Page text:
The very first thing you need to do is to throw that jar of mayonnaise away. Yeah, it’s not bad, but it doesn’t taste anything like a real mayonnaise. I have never understood why anyone would buy mayo in a jar, when it can be made in 5 minutes with a few ingredients most people have in their kitchen at anyway. And it won’t split either, if you follow a few simple tricks. So let’s get started.
To make mayonnaise, you will need:
- 1 egg yolk, preferably fresh
- 1 level tablespoon Dijon mustard
- 200ml canola oil
- 1 Tbsp white wine vinegar
- white pepper
- a pinch of sugar
And that’s it. Start by mixing the egg yolk with the mustard in a bowl. Leave this to stand for a minute. This is trick #1 to get a good stable emulsion going. And just in case you didn’t realise it, mayonnaise is the ultimate emulsion sauce, in which oil droplets are suspended in a cloud of egg yolk. How much oil can you pour into one yolk before it gives up and can’t take it anymore? According to Harold McGee, the God of kitchen science, it should easily hold 24 litres, but even he only tested the theory to 2.5 litres. No matter how much it is, there is very little likelihood of your mayo splitting because you added too much oil. Now that’s comforting to know. (You don’t have to take my word for it either: http://www.vendian.org/envelope/dir1/mayo.html#:~:text=Still%2C%20there%20is%20one%20reason,emulsify%202%20cups%20of%20oil.)
Now the advice to pour the oil in a slow, steady stream has fortunately been debunked, because it is a recipe for disaster. Instead (and this is trick#2), pour a little bit of oil into the egg mustard mix and then whisk it in until you get a smooth emulsion. Continue in the same way. Every time you add oil, you can add a little more than the time before and by the end of it, you could pour a decent oil slick on the emulsion and then whisk it in without any danger of the thing splitting. But of course it’s better not to try how far you can push this idea.
Pour, whisk, pour whisk until about 150ml of your 200ml oil has been used up. You should have quite a stiff mayo by now. This is the point at which I add the vinegar and that’s trick #3. Many recipes tell you to add the vinegar at the beginning, but that makes it harder to get that first all important emulsion going. The vinegar will make your mayonnaise much thinner, but fret not. Just keep adding the rest of the oil and your mayo will stiffen up again.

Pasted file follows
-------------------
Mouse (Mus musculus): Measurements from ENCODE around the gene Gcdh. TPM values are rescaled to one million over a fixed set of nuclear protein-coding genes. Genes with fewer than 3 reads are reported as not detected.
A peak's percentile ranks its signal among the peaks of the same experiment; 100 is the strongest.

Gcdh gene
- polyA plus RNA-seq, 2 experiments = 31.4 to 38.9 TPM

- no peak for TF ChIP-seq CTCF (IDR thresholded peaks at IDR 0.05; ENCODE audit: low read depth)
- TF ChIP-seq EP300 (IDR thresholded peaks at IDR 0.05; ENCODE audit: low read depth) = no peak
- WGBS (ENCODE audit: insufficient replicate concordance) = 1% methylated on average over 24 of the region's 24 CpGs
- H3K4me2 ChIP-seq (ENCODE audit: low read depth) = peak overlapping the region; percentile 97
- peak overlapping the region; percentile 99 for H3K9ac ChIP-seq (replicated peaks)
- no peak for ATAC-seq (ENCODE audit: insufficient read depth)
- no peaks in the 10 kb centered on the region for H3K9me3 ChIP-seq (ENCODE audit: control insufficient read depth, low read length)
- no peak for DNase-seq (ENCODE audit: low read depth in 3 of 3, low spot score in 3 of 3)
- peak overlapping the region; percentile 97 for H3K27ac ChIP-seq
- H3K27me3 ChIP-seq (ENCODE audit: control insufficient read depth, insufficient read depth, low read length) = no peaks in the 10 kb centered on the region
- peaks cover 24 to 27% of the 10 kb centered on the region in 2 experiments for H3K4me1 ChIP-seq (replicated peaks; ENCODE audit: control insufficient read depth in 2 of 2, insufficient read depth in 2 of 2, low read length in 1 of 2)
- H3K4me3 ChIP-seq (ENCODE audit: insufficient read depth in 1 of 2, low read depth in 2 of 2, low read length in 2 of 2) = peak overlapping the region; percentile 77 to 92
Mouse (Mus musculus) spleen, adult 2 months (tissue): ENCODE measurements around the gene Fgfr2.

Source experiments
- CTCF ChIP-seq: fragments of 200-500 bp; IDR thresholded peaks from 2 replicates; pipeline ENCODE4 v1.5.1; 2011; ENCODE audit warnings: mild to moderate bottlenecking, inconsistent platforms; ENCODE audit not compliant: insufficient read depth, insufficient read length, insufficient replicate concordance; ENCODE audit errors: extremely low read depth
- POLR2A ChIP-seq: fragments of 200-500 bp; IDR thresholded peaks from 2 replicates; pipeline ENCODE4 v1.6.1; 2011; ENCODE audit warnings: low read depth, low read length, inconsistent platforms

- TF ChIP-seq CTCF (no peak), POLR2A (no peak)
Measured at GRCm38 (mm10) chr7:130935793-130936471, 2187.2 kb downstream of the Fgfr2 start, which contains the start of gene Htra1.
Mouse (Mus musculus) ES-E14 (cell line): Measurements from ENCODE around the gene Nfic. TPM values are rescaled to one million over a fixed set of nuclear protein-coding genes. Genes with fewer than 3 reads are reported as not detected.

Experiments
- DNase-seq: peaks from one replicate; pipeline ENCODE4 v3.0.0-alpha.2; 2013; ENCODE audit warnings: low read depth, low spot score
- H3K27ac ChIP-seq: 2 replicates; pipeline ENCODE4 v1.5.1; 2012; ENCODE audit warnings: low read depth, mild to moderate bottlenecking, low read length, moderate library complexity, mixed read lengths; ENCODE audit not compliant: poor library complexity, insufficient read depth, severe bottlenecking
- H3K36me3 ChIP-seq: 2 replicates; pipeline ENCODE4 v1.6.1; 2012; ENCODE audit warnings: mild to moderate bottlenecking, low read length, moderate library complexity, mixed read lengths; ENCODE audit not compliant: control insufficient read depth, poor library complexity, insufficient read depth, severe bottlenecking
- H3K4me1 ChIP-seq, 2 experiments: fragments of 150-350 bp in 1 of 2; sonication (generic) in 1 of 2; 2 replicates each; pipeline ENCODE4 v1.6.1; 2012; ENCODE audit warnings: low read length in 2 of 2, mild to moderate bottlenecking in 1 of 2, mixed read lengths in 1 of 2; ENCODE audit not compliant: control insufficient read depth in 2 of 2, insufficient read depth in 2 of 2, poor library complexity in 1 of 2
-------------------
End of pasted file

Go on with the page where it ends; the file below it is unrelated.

The last thing for you to do is to season. One word of advice here: Salt slowly and in little steps, then wait for 2 minutes, whisk again and taste. Reason? Salt takes much longer to dissolve in oil than in water, so if you season, taste and season again, you’ll think all is well, but five minutes later your mayo will have become inedibly salty. I use white pepper because I don’t like the black spots of milled pepper, but the choice is yours! The sugar really helps bring out the flavour without actually making the mayo sweet, but again, the choice is yours. The choice of vinegar is a personal one. I use white or red wine, but you could use champagne vinegar. I like cider vinegar in my mayo as well, because it gives a nice earthy flavour. Balsamic on the other hand is a very bad idea, as it most often is.
As for the quantity of vinegar, you will need to adjust this, depending on the acidity of the vinegar you are using, but a tablespoonful is normally just fine.
One last word about oil; if you think olive oil will make a better mayo, you are very much mistaken. You can replace 10%-20% of the total oil with a more flavourful thing, but tread with caution. I like to stay with a clean, mostly flavourless oil, because what was an attractive depth in an olive oil soon becomes cloying or unpleasantly sharp in a mayonnaise. As for Truffle oil, it’s a disgusting awful thing at the best of times and the thought of it in a mayonnaise positively makes me retch, but hey; there’s no accounting for taste.